Could it be one and the same thing?
Technically, metrics can also be defined as performance indicators and vice versa. But, interestingly, the term “key performance indicators” refers to a different thing altogether.
1. App Marketing Metrics
Mobile app marketing metrics refer to values that define the actual performance levels of your campaigns. Quite simply, each indicator qualifies to be a metric.
We’re talking about things like:
- Average Sessions Per User
- Cost Per Click
- Cost Of Marketing
- Cost Per Ad Impressions
- Quality and Relevance Score
- Number of Clicks
- Overall Reach
- Number of Impressions
2. App Marketing Key Performance Indicators
All app marketing KPIs are actually metrics, but not all metrics qualify to be KPIs.
Key Performance Indicators involve a special level of recognition reserved only for a unique set of metrics. These are exceptionally critical to the overall performance of your mobile app marketing campaign.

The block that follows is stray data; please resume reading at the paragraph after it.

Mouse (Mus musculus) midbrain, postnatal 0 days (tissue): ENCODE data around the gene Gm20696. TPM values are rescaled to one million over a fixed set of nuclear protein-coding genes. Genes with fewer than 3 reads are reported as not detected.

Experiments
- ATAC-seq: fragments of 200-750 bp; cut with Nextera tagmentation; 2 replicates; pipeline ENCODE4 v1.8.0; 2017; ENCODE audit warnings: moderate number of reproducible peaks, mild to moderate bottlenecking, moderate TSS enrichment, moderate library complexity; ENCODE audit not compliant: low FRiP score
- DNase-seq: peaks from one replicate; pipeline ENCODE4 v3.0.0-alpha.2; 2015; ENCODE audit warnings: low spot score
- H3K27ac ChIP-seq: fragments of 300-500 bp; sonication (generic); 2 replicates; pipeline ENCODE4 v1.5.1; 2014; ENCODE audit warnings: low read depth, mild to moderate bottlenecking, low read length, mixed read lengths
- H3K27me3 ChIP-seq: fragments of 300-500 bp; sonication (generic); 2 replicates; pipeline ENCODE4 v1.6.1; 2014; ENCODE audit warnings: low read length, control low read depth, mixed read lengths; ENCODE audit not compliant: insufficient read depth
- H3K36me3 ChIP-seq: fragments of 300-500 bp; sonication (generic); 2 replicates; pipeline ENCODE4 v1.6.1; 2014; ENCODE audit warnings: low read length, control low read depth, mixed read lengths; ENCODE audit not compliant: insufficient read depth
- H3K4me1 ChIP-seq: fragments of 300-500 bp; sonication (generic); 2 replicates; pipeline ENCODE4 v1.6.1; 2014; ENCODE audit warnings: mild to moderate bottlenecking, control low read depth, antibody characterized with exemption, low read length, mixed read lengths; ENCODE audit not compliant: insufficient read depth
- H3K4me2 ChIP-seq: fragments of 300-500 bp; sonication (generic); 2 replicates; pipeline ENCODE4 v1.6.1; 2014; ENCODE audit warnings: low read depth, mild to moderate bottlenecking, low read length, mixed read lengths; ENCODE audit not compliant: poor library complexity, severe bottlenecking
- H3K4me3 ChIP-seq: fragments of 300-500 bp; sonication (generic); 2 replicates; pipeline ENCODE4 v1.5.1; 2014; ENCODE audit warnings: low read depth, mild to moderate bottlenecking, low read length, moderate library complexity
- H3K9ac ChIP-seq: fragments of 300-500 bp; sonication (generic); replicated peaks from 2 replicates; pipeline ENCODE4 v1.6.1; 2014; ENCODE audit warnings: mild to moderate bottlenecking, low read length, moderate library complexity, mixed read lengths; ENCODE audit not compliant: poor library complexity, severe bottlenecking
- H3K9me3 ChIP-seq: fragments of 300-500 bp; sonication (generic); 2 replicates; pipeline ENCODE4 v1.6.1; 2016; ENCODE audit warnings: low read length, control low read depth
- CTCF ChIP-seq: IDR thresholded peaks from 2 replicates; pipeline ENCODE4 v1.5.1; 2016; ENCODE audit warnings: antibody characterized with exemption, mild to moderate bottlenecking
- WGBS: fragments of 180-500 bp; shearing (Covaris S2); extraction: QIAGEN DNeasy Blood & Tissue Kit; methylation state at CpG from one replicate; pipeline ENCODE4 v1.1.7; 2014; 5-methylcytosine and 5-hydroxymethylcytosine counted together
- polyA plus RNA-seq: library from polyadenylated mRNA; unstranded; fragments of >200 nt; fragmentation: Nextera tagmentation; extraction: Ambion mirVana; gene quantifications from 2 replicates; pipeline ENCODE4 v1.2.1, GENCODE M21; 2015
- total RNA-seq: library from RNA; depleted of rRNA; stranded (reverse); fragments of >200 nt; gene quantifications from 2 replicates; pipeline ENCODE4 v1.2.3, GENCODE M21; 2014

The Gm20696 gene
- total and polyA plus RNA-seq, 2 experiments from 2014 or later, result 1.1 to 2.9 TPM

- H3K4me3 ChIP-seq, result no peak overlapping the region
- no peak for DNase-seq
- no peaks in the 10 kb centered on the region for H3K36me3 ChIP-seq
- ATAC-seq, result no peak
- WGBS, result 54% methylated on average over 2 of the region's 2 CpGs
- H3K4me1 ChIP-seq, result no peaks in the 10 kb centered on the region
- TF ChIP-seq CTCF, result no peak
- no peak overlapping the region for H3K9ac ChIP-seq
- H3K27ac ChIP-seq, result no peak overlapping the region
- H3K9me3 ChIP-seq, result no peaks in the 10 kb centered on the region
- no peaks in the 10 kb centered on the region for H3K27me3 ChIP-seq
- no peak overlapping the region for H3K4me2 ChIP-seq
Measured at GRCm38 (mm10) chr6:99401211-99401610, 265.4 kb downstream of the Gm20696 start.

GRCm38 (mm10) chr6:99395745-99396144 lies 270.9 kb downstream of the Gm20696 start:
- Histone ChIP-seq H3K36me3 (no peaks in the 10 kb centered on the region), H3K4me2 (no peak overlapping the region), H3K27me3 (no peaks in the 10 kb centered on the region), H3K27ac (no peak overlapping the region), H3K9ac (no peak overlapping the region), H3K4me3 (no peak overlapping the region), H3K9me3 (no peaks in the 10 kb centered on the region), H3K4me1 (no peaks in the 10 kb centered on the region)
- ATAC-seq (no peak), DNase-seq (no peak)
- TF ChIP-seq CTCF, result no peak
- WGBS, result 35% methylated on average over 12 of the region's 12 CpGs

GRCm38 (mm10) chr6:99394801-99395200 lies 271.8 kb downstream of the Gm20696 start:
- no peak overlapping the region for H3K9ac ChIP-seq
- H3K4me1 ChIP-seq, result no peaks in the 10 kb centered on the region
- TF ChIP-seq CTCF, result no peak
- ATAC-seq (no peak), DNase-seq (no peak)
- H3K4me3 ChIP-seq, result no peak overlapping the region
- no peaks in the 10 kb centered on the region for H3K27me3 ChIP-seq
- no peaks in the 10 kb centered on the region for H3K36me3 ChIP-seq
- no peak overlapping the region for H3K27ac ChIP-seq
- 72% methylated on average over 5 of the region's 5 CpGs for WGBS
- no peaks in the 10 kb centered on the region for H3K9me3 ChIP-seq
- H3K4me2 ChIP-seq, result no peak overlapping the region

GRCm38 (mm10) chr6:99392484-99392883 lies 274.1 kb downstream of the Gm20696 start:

While some metrics, like the number of app downloads, are applicable as KPIs across the board, there are no industry rules on what qualifies and what doesn’t. Your choice of KPIs depends on your specific situation and objectives.
For instance, an app that uses international geolocation marketing to generate revenue might implement Reach-Per-Country as a KPI. A similar version that only deals with the U.S, on the other hand, would only be concerned with the reach-per-state numbers.
That said, here’s a list of some important mobile app marketing metrics that are often adopted as Key Performance Indicators:
- Lifetime Value
- Cost Per Install (CPI), Cost Per Loyal User (CPLU)
Critical App Marketing Metrics
The Acquisition involves the entire process of driving users to your App Store page and convincing them to download the app. As a metric, this encompasses not only the number of downloads, but also your users’ profile, source, and response rate.